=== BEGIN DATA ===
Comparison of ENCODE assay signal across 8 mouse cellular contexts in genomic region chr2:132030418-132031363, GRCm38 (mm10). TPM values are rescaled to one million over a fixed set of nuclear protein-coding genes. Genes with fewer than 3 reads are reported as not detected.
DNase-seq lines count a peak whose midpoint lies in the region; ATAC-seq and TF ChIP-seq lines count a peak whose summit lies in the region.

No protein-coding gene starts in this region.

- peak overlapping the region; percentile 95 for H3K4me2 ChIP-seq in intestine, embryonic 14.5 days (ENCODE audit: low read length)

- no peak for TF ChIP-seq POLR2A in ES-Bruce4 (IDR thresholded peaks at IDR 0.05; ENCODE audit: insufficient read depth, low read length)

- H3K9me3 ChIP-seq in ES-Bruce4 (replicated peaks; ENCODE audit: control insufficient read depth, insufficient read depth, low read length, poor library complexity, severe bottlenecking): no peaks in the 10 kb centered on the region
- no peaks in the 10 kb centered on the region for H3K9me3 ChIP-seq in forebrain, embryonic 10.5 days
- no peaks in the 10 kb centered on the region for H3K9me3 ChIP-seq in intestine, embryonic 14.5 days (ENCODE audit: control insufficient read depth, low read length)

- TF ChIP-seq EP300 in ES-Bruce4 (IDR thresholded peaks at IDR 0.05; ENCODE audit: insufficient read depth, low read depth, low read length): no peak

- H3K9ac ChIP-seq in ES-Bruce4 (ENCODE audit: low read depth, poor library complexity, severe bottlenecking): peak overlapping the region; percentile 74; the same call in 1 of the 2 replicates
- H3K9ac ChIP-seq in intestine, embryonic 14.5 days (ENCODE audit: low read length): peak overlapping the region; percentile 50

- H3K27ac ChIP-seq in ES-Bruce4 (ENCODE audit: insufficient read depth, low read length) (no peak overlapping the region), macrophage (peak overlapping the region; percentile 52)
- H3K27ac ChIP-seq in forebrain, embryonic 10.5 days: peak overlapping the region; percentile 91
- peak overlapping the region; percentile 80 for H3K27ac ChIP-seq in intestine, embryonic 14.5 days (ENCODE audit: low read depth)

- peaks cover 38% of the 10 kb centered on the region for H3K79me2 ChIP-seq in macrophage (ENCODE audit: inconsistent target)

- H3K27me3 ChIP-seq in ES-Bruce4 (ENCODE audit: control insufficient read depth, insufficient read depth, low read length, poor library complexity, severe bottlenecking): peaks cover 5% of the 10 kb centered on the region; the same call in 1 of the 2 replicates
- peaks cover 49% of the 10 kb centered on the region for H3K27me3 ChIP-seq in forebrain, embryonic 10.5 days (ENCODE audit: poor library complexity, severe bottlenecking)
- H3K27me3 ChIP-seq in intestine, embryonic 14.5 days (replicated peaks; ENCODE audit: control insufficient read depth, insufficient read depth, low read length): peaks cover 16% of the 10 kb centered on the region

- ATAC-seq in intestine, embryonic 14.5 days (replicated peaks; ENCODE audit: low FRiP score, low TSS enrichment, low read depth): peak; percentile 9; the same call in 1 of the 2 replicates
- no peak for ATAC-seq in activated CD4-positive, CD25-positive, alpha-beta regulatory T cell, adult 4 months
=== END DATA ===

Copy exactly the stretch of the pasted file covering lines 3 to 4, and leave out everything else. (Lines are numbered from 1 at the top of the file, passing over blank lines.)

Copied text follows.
No protein-coding gene starts in this region.

- peak overlapping the region; percentile 95 for H3K4me2 ChIP-seq in intestine, embryonic 14.5 days (ENCODE audit: low read length)